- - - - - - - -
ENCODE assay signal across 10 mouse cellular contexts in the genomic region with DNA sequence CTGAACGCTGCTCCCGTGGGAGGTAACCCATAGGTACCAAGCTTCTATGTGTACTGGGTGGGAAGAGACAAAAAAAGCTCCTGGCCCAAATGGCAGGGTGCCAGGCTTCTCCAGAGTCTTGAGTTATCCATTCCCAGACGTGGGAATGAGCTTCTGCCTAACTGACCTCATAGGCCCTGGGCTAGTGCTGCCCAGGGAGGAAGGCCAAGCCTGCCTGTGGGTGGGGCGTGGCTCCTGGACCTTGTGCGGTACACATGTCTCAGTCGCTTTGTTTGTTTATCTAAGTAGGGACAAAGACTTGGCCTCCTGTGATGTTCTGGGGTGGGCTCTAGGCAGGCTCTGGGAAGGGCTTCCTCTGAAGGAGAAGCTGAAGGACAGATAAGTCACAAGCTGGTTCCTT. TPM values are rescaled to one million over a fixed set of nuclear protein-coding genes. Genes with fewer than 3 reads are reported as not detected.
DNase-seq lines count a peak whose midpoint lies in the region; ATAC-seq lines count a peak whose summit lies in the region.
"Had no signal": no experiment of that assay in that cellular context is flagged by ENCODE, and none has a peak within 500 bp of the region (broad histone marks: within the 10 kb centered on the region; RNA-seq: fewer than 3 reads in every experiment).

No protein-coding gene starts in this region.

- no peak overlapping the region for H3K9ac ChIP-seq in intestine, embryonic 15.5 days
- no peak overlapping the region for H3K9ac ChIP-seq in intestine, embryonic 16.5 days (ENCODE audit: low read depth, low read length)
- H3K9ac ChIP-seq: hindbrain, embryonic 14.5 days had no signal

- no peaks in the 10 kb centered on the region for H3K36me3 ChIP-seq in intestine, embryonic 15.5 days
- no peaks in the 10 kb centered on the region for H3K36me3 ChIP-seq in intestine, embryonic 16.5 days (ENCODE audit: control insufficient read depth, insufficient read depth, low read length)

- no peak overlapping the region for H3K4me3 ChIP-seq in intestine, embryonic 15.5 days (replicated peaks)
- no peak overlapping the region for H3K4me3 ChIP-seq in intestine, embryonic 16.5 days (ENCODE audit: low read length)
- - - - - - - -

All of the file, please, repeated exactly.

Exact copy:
ENCODE assay signal across 10 mouse cellular contexts in the genomic region with DNA sequence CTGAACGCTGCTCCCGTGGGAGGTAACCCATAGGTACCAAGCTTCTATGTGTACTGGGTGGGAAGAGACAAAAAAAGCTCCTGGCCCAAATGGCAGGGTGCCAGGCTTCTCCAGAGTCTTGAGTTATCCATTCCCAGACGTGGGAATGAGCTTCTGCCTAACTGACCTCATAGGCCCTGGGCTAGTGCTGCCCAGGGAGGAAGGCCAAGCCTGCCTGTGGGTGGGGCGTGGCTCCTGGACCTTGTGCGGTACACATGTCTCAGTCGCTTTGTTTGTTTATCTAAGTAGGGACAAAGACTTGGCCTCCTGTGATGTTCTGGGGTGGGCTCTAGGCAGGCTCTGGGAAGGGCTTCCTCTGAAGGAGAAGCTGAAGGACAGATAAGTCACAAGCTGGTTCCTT. TPM values are rescaled to one million over a fixed set of nuclear protein-coding genes. Genes with fewer than 3 reads are reported as not detected.
DNase-seq lines count a peak whose midpoint lies in the region; ATAC-seq lines count a peak whose summit lies in the region.
"Had no signal": no experiment of that assay in that cellular context is flagged by ENCODE, and none has a peak within 500 bp of the region (broad histone marks: within the 10 kb centered on the region; RNA-seq: fewer than 3 reads in every experiment).

No protein-coding gene starts in this region.

- no peak overlapping the region for H3K9ac ChIP-seq in intestine, embryonic 15.5 days
- no peak overlapping the region for H3K9ac ChIP-seq in intestine, embryonic 16.5 days (ENCODE audit: low read depth, low read length)
- H3K9ac ChIP-seq: hindbrain, embryonic 14.5 days had no signal

- no peaks in the 10 kb centered on the region for H3K36me3 ChIP-seq in intestine, embryonic 15.5 days
- no peaks in the 10 kb centered on the region for H3K36me3 ChIP-seq in intestine, embryonic 16.5 days (ENCODE audit: control insufficient read depth, insufficient read depth, low read length)

- no peak overlapping the region for H3K4me3 ChIP-seq in intestine, embryonic 15.5 days (replicated peaks)
- no peak overlapping the region for H3K4me3 ChIP-seq in intestine, embryonic 16.5 days (ENCODE audit: low read length)